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Science 343 (6170): 491-492

Copyright © 2014 by the American Association for the Advancement of Science

Chemical Warfare in the Battle of the Sexes

Daniel E. L. Promislow1,2, and Matt Kaeberlein1

It may not be a complete surprise to learn that prolonged exposure to the opposite sex could be detrimental to your health. This is certainly true for some invertebrates, such as nematode worms and fruit flies (1, 2). In this issue, Shi et al. (3) on page 536 and Maures et al. (4) on page 541 provide important new insights into the genetic and molecular processes that account for "male-induced demise" in worms. The battle of the sexes goes both ways, however, and on page 544, Gendron et al. (5) report that female-produced pheromones in the fruit fly can have similar detrimental effects on longevity and other age-related traits in male flies. Together, these studies pose some interesting evolutionary questions that touch on sex, death, and aging.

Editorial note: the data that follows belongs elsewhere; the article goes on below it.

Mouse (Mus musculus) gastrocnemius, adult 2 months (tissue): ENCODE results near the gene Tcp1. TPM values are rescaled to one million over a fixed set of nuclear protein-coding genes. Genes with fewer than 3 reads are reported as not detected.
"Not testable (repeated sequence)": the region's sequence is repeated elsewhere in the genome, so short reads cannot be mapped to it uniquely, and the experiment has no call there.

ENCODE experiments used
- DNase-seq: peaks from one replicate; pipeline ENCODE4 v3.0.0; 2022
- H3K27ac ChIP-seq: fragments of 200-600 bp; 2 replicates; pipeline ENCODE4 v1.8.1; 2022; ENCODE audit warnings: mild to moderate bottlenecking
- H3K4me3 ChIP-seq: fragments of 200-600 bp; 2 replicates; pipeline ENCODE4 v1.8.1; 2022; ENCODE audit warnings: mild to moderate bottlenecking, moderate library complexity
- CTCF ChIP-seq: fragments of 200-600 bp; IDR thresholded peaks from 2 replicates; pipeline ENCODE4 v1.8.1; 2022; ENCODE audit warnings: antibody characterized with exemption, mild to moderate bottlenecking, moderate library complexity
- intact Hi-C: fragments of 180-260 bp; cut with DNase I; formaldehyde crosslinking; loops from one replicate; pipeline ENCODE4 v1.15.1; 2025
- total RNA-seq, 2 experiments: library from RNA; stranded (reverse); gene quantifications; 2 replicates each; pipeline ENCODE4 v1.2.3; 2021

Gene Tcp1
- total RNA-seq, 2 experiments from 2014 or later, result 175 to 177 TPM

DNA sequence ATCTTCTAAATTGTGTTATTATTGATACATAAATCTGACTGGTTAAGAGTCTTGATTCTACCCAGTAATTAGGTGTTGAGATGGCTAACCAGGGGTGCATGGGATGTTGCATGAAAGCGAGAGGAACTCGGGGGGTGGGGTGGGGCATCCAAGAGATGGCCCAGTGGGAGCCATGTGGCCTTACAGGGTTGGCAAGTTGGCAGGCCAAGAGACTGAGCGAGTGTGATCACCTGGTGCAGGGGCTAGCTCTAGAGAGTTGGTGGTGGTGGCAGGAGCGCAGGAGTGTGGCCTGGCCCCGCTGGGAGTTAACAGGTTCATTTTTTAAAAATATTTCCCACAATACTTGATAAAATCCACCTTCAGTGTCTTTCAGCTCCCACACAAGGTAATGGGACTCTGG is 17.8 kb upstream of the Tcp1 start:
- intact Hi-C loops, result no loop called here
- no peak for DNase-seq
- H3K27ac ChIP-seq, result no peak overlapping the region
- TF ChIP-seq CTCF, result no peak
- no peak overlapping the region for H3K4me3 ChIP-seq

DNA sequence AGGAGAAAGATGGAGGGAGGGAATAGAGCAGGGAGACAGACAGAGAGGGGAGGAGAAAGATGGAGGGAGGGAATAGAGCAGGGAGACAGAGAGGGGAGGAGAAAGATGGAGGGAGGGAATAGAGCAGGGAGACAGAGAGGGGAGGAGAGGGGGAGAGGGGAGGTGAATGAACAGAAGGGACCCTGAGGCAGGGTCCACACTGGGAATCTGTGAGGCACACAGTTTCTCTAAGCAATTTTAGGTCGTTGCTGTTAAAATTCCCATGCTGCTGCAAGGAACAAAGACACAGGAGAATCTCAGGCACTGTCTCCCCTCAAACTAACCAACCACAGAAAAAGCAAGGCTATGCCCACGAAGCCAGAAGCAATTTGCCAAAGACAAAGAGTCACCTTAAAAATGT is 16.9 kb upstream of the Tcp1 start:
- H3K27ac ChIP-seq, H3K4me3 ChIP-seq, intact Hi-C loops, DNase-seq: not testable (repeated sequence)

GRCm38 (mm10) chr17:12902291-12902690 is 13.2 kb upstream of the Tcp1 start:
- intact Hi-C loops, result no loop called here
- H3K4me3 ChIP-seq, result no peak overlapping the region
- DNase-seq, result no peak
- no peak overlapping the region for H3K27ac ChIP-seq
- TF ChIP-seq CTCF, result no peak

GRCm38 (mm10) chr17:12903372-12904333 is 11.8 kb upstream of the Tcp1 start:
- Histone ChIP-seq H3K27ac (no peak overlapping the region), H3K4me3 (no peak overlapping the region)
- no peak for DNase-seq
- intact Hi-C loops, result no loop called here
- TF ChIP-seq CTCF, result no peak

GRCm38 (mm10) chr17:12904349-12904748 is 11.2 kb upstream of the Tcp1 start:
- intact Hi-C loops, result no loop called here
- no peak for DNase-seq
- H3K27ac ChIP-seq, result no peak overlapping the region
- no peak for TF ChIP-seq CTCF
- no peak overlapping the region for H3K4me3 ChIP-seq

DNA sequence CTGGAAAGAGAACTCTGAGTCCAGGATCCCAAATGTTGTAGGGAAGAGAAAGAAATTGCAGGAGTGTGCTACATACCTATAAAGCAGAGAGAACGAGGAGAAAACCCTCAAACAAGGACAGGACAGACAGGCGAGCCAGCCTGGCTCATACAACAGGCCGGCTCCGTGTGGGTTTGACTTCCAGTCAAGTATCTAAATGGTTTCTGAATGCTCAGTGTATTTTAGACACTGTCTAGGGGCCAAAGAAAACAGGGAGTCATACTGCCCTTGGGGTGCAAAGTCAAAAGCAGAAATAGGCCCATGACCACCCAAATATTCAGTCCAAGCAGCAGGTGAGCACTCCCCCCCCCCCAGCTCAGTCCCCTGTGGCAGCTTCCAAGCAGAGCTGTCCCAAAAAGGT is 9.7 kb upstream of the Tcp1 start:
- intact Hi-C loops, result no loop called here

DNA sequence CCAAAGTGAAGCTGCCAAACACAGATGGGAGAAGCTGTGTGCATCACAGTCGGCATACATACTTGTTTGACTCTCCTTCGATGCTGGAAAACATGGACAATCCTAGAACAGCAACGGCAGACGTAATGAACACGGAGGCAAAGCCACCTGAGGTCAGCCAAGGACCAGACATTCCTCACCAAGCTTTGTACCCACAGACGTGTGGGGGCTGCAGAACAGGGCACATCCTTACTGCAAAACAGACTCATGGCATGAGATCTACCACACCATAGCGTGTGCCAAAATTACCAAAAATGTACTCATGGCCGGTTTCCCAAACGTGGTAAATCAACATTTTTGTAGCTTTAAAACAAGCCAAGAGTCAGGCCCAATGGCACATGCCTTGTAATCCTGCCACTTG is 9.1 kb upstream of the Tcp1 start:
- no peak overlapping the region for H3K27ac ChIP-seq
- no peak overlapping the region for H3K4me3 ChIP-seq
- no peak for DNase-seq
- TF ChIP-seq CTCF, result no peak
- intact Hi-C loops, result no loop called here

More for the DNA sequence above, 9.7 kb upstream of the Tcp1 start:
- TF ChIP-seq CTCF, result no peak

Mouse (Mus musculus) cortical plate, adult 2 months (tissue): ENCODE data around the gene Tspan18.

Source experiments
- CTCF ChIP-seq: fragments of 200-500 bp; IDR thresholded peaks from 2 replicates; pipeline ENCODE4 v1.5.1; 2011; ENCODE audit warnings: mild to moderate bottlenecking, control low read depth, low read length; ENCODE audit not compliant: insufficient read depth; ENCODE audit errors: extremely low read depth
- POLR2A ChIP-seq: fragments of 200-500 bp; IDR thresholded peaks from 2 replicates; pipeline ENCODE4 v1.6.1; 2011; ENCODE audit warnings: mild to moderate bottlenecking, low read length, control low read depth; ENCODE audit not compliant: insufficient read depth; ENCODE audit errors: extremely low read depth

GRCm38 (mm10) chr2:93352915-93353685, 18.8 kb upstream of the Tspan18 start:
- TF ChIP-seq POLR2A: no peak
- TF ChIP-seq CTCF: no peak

1 Department of Pathology, University of Washington, Seattle, WA 98195 USA.
2 Department of Biology, University of Washington, Seattle, WA 98195, USA.

E-mail: promislo{at}uw.edu



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